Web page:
Should soft tissue sarcomas be treated at high-volume centers? An analysis of 4205 patients

Juan C. Gutierrez, Eduardo Perez, Frederick L Moffat, Alan Livingstone, Dido Franceschi, Leonidas G. Koniaris

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Abstract

OBJECTIVE: To define the prognostic significance of surgical center case volume on outcome for soft tissue sarcoma (STS). METHODS: STS cases registered in the Florida Cancer Data System (FCDS) between 1981 and 2001 were analyzed. Medical facilities were ranked by STS operative volume. Facilities above the 67th percentile for volume were defined as high-volume centers (HVCs). RESULTS: Of the 4205 operative cases of STS identified, 68.1% were treated at low-volume centers (LVCs) and 31.9% at HVCs. A larger proportion of high-grade tumors (53.8% vs. 44.3%) and lesions over 10 cm (40.7% vs. 28.7%) were resected at HVC (P < 0.001). The 30-day mortality was 0.7% for HVC and 1.5% for LVC (P = 0.028), and mortality rates at 90 days were 1.6% and 3.6%, respectively (P = 0.001). Median survival was 40 months at HVC and 37 months at LVC (P = 0.002). Univariate analysis demonstrated significantly improved survival at HVC for high-grade tumors (median 30 months vs. 24 months, P = 0.001), lesions over 10 cm (28 months vs. 19 months, P = 0.001) and truncal or retroperitoneal sarcomas (39 months vs. 31 months, P = 0.011). Limb amputation rate was lower (9.4% vs. 13.8%, P = 0.048) and radiation and chemotherapy were more frequently administered at HVC (OR = 1.54). On multivariate analysis, treatment at a HVC was a significant independent predictor of improved survival (OR = 1.292, P = 0.047). CONCLUSIONS: STS patients treated at HVC have significantly better survival and functional outcomes. Patients with either large (>10 cm), high-grade or truncal/retroperitoneal tumors should be treated exclusively at a high-volume center.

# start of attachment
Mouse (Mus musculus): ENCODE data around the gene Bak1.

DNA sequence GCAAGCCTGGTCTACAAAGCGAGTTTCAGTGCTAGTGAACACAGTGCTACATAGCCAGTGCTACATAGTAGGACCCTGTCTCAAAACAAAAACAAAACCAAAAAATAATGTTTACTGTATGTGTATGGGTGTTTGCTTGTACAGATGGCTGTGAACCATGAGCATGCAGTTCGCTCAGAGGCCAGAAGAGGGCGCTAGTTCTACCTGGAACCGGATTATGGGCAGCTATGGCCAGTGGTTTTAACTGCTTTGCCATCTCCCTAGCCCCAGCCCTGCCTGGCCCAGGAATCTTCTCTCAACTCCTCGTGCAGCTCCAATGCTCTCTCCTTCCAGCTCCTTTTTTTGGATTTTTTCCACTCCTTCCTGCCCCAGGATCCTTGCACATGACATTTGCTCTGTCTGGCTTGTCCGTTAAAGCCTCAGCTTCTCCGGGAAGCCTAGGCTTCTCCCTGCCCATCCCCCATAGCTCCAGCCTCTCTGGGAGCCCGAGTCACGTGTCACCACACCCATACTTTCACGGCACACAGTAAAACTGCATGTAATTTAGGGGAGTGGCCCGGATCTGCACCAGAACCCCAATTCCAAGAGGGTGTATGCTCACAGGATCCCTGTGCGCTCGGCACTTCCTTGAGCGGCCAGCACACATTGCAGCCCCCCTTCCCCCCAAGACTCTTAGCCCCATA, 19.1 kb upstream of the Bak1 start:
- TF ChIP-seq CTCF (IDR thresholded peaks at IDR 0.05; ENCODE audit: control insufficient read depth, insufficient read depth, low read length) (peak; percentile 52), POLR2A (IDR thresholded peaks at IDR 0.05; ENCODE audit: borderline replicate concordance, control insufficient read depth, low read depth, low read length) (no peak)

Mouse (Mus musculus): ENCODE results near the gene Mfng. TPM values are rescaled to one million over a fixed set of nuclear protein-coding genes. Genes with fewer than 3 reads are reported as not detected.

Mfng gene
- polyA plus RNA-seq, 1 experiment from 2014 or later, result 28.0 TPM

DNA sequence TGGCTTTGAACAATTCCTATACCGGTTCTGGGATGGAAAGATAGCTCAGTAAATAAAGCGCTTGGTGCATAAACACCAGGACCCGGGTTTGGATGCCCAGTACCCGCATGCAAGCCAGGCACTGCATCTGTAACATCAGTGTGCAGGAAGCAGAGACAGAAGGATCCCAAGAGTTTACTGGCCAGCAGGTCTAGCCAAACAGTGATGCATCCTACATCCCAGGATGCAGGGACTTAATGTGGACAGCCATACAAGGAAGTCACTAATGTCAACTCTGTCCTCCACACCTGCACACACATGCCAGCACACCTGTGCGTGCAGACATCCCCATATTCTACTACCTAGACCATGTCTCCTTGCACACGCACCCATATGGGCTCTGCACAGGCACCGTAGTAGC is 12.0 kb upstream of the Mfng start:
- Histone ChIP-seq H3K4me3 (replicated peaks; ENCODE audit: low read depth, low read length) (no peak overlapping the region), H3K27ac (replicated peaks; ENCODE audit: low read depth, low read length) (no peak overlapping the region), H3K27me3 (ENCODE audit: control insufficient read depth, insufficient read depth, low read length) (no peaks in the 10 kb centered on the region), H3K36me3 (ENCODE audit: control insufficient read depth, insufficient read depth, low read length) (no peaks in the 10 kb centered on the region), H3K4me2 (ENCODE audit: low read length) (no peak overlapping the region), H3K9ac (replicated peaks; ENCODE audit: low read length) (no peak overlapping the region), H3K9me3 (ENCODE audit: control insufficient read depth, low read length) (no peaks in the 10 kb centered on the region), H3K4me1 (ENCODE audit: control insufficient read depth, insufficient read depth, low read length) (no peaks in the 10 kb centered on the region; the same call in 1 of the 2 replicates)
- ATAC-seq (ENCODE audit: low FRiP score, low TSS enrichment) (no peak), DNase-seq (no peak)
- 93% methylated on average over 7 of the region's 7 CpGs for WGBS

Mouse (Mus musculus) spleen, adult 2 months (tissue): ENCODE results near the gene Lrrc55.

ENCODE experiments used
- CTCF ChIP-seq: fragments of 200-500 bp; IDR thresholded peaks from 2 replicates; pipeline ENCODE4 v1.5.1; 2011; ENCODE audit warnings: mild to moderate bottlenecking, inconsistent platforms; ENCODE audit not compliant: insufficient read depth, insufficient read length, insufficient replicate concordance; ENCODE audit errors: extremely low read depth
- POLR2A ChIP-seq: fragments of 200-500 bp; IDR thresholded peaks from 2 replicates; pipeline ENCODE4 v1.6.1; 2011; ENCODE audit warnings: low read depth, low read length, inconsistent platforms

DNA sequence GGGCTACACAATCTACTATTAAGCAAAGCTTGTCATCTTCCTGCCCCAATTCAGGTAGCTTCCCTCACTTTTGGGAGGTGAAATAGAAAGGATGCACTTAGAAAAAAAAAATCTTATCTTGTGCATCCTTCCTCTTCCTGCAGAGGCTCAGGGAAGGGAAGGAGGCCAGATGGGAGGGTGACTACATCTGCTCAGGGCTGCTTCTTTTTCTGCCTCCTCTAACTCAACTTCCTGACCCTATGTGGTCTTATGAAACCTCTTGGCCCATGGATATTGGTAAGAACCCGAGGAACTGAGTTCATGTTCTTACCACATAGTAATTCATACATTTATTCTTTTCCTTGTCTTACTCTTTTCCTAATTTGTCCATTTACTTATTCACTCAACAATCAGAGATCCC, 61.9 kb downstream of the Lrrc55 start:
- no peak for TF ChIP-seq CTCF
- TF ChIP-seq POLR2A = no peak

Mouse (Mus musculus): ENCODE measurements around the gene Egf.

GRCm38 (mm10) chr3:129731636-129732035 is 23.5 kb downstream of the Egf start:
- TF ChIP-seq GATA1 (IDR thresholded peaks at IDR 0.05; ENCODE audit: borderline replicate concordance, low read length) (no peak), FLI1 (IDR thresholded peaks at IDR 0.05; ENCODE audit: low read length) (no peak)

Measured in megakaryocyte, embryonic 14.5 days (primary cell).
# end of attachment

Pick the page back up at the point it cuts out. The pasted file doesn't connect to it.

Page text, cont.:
Original languageEnglish
Pages (from-to)952-958
Number of pages7
JournalAnnals of Surgery
Volume245
Issue number6
DOIs
StatePublished - Jun 1 2007

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Should soft tissue sarcomas be treated at high-volume centers? An analysis of 4205 patients. / Gutierrez, Juan C.; Perez, Eduardo; Moffat, Frederick L; Livingstone, Alan; Franceschi, Dido; Koniaris, Leonidas G.

In: Annals of Surgery, Vol. 245, No. 6, 01.06.2007, p. 952-958.

Research output: Contribution to journalArticle

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title = "Should soft tissue sarcomas be treated at high-volume centers? An analysis of 4205 patients",